Draft steal Tyrese Haliburton haunts Knicks

Tyrese Haliburton made sure the New York Knicks would remember this loss for passing up on him in the NBA Draft.

Haliburton, who slid to No. 12 in the Draft, helped the Sacramento Kings deal the Knicks a stinging 103-94 loss that put an end to their three-game winning streak.

The Knicks went into a black hole at the start of the second half but appeared on track for a comeback in the final quarter before Haliburton made them pay down the stretch.

The 12th pick of the draft hit the dagger three-pointer with 2:35 left — his only field goal in the second half — that gave the Kings a nine-point cushion, 96-87. Then he stole the ball on the other end to seal the win.

“I guess it fueled me personally,” said a grinning Haliburton before pivoting.

“But I love it here. If we did this all over, I pray to God that I slid here. It’s not hard feelings or anything. It is what it is. It’s a business. I don’t care,” he added.

He must be incensed for getting little interest from a team that badly needed a lead guard.

Haliburton showed what the Knicks could have had at No. 8.

“My job is to make them think about that when they go to sleep. So I’m just going to go out there and be the best player I can be. I’m not that big into that motivation,” Haliburton said.

Haliburton entered the game as one of the top rookie performers averaging 11.1 points on 50 percent shooting and 49.2 percent from deep with his unorthodox shot and five assists.

The 6-5 rookie combo guard was the best rookie on the floor Friday night at the Golden1 Center.

Haliburton was all over the court as he finished with 16 points, five rebounds, two assists, two steals, and four of the Kings’ 14 blocks in 31 minutes off the bench.

In contrast, the Knicks’ eighth overall selection Obi Toppin had six points and five rebounds in 12 minutes off the bench, his sixth game since recovering from an early-season injury (strained right calf).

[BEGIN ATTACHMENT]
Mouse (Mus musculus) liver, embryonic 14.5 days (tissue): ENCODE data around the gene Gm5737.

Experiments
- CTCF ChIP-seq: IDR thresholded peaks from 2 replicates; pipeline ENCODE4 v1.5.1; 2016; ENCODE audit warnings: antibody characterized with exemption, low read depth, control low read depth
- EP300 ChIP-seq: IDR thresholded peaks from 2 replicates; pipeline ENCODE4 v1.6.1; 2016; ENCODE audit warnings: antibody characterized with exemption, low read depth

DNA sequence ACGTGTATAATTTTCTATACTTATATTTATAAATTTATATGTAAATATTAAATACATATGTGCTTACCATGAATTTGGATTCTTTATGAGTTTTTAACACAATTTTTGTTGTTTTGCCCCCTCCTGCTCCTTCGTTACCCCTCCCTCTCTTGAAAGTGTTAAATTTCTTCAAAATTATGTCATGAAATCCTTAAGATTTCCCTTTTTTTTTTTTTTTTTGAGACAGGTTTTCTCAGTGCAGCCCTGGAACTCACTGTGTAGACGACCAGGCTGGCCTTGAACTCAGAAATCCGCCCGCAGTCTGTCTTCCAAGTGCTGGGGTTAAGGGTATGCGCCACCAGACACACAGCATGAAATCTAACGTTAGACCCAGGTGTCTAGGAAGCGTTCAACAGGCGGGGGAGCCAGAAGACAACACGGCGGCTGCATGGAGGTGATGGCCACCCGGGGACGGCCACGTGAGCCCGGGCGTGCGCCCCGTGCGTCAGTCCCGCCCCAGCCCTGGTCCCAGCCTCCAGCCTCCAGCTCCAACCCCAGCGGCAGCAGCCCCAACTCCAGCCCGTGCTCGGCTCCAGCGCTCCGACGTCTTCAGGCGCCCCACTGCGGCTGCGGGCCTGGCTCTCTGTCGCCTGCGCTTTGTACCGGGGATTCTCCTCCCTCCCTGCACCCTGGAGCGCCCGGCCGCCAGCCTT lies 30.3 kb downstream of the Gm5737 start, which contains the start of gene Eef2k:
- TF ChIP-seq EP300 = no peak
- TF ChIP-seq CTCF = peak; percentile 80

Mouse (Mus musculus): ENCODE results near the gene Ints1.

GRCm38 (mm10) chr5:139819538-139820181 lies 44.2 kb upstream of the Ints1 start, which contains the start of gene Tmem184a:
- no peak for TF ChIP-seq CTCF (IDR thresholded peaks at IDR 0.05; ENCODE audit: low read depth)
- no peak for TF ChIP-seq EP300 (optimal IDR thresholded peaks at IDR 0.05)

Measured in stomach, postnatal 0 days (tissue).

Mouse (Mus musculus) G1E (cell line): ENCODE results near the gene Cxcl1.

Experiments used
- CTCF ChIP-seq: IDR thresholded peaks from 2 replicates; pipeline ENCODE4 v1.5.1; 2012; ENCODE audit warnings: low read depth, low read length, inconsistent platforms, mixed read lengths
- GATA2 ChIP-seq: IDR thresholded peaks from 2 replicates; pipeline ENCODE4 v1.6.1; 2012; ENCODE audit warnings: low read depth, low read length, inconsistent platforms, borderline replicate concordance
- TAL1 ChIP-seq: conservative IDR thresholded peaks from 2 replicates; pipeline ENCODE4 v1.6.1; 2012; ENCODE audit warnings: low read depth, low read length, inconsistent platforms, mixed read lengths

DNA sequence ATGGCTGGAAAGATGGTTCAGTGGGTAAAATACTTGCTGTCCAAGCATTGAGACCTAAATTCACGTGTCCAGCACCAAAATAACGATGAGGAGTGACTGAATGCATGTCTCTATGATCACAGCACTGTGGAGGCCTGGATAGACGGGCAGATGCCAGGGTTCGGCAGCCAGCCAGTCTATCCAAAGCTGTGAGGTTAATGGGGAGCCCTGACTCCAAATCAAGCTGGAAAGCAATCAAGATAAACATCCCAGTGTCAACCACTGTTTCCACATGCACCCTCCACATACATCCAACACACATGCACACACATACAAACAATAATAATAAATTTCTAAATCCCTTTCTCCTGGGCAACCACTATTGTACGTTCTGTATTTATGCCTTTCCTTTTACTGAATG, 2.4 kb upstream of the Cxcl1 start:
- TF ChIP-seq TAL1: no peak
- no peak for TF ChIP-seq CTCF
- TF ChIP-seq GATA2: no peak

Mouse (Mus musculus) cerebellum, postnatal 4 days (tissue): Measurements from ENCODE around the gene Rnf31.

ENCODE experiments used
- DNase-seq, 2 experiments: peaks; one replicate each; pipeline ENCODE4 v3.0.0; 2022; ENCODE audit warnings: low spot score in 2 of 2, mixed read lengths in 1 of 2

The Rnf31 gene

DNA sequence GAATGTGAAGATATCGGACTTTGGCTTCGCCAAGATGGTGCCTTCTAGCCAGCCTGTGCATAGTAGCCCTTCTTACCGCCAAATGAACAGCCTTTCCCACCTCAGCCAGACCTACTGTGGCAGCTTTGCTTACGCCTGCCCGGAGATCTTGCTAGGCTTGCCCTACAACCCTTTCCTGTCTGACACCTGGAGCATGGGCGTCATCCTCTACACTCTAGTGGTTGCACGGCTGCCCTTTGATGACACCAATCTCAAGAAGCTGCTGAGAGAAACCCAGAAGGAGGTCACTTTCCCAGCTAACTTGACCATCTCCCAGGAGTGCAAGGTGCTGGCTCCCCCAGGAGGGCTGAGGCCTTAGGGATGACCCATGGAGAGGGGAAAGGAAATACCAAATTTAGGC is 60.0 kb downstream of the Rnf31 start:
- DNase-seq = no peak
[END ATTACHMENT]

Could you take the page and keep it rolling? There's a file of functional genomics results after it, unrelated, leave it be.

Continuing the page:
The Knicks, playing on the second night of a back-to-back schedule, started slow and trailed by as many as 10 in the opening quarter. They recovered quickly and grabbed a 26-25 lead.

The Kings, who came into the game with the league-worst defense, stunningly limited the Knicks to just five points in the final 5:47 of the pivotal third quarter. They would grab a 10-point lead midway in the last quarter, but the Knicks charged back and got within two, 89-87.

The Kings lived at the line before Haliburton bailed them out with the big triple — their first field goal in four minutes — to gut out the big win.

”This was a weird, weird game for us,” said Randle, who led the Knicks with 26 points, 15 rebounds, and four assists.

“We started slow, worked our way out of it, and was up at the half. The third and fourth quarter was a little bit of a funk. I don’t even know what happened. The ball stuck a little bit.”

The Knicks’ offense turned cold after a sensational showing the night before in a 119-104 rout of the Golden State Warriors.

RJ Barrett added 21 points, seven rebounds, and four assists, while Mitchell Robinson put up a double-double (12 points, 10 rebounds) but had little help from the rest of the Knicks.

De’Aaron Fox, who trolled the Knicks for landing No. 8 in the Draft Lottery, paced the Kings with 22 points and seven assists.